NCEO Policy Directions
Published by the National Center on Educational Outcomes
Diploma Options and Graduation Policies for Students with Disabilities
Any or all portions of this document may be reproduced and distributed without prior permission, provided the source is cited as:
Thurlow, M., & Thompson, S. (2000). Diploma options and graduations policies for students with disabilities (Policy Directions No. 10). Minneapolis, MN: University of Minnesota, National Center on Educational Outcomes. Retrieved [today's date], from the World Wide Web: http://education.umn.edu/NCEO/OnlinePubs/Policy10.htm
Discussions of diploma options for students with disabilities often are heated. Arguments focus on the meaning of a high school diploma versus the possible negative long-term effects for youth who do not receive diplomas. The consequences of graduation and diploma policies last well beyond the time when a student is in school. Efforts to make the high school diploma mean something should be combined with efforts to prevent negative effects on students.
As more and more states and districts implement graduation tests, they are faced with several questions. For example, is a standard diploma the only option that should be available to students? Should there be some type of diploma for students who do not pass the test but who meet other criteria? Should there be another type of diploma available just to students with disabilities? If more than one type of diploma is available, what specific requirements should be aligned with each diploma option?
Questions about diploma options generate additional questions about other graduation testing policies. For example:
In this report, we identify the issues to consider when answering these questions. We also provide suggestions for establishing inclusive and fair diploma options and graduation policies.
Many kinds of diplomas and certificates are used across the U.S. to document that a student has completed school. Some of these diplomas and certificates are just for students receiving special education services. Few states have only the standard diploma available to students. Some states have tests that students must pass to earn a diploma, while others do not.
We focus in this report on the issues and recommendations for diploma and certificate options when tests are part of the graduation requirement. At this time, there are 16 states that have had their exams in place long enough to affect a graduating class. Many more states have developed graduation exams that students in future graduating classes will have to pass to receive a standard diploma. Additional states have just begun to develop the exams that have been legislated. Add to these, numerous local exams to determine whether students will receive diplomas.
The 16 states with active graduation exams have diploma options that reflect the interesting array of diplomas and certificates and criteria for earning them that currently exists across the U.S. The diploma and certificate options fall within four general categories, each of which has advantages and disadvantages (see Table 1). While we highlight here what is happening in states, these apply as well to local level diploma options.
Table 1. Advantages and Disadvantages of Four Diploma Options
Same for All
Only six of the states with graduation exams have the same diplomas and certificates available to all students (Louisiana, Maryland, New Jersey, Ohio, South Carolina, and Texas). Having the same diplomas and certificates available to all students does not necessarily mean that all students are expected to earn them in the same way. For example, in one of the six states, students with disabilities are required to complete the same coursework as other students, but can be exempted from the test and still receive a standard diploma. There are no other options for students without disabilities—they must pass the test and complete required coursework. However, an appeals process is available to all students.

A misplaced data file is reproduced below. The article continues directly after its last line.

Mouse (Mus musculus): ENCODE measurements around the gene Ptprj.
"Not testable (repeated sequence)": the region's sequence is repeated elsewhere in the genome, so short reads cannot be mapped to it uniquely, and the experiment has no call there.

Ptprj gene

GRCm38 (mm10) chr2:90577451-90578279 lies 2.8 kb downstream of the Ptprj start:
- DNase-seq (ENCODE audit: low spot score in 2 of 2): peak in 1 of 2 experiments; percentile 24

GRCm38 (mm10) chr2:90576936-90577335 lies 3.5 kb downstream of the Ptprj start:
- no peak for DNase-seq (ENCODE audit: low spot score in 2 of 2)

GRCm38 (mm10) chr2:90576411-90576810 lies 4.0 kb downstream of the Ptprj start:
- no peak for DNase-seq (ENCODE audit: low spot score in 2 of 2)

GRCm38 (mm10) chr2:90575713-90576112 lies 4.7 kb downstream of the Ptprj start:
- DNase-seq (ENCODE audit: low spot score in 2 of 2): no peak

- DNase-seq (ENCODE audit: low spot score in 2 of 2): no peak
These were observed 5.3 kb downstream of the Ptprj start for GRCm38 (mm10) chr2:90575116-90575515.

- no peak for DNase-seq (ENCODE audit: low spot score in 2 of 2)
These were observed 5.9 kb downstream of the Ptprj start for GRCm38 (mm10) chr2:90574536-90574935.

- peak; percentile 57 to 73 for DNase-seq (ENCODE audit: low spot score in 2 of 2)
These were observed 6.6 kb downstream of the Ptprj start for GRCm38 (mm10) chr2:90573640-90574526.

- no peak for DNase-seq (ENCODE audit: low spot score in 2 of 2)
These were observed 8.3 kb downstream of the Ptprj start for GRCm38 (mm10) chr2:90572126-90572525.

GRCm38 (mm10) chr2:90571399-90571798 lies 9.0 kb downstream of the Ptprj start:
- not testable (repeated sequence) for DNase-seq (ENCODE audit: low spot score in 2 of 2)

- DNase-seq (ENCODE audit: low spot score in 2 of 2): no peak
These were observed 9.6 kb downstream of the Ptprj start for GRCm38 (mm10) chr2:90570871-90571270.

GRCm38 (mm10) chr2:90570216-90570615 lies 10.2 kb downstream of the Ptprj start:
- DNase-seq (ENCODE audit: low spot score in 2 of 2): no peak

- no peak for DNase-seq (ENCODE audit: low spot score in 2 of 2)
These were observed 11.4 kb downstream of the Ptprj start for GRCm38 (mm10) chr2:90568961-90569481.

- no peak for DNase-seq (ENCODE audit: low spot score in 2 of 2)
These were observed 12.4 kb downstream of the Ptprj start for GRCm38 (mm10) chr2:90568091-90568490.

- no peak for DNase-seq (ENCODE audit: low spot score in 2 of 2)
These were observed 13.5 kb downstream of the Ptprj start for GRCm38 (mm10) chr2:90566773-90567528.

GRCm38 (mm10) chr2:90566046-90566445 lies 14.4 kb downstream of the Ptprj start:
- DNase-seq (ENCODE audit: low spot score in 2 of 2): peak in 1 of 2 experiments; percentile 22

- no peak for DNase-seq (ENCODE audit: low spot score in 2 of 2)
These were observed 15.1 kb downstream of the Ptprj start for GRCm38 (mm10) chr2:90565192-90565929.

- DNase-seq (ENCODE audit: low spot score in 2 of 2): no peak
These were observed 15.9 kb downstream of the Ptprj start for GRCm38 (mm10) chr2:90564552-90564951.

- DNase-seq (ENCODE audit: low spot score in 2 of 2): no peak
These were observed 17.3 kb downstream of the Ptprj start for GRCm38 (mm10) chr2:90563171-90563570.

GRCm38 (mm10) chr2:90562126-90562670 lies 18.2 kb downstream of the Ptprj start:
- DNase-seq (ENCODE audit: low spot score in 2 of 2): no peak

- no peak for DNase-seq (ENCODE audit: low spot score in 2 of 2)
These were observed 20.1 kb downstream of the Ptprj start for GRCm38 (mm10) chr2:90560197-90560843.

Special Options for Some?
Nine states with graduation exams have special diplomas or certifi-cates that can be earned only by students with disabilities on IEPs (Alabama, Florida, Georgia, Hawaii, Mississippi, Nevada, New Mexico, New York, and North Carolina). The names of the special diplomas and certificates include IEP Diploma, Adjusted Diploma, Occupational Diploma, Gradua-tion Certificate, and a variety of others.
Another approach is to have special notations, either on the standard diploma or on a related document (such as the transcript). For example, one state, whose class of 2000 is the first that must pass the state’s graduation test, the specific conditions of testing are noted on the student’s progress record. For example, students with disabilities who either pass the test at a lower level or who use a non-approved accommodation (such as have the reading test read aloud), have the notation "Pass Individual" marked on the progress record. Those students who pass under the same conditions as other students, or who use approved accommodations, have the notation "Pass State Level" noted.
Issues to Address When Only Standard Diploma are Available
If a state or district decides to have only a standard diploma, requiring students with disabilities to pass the same test as other students means that the state must have a broad and fair assessment. Two issues must be addressed: (1) what to do when a student needs non-approved accommodations, and (2) deciding whether a phase-in approach makes sense.
There are some accommodations that students need in order to have access to a test. Students who are blind and have not learned to read Braille (as in a recent case) are essentially denied access to the assessment if the test is not read to them, regardless of whether the test’s content is mathematics, reading, or some other content area. The same argument can be made for students with significant reading disabilities, and other conditions as well. Denying access to the assessment because of the effects of a disability, especially when the assessment provides access to a benefit (such as a diploma), is likely to raise many concerns.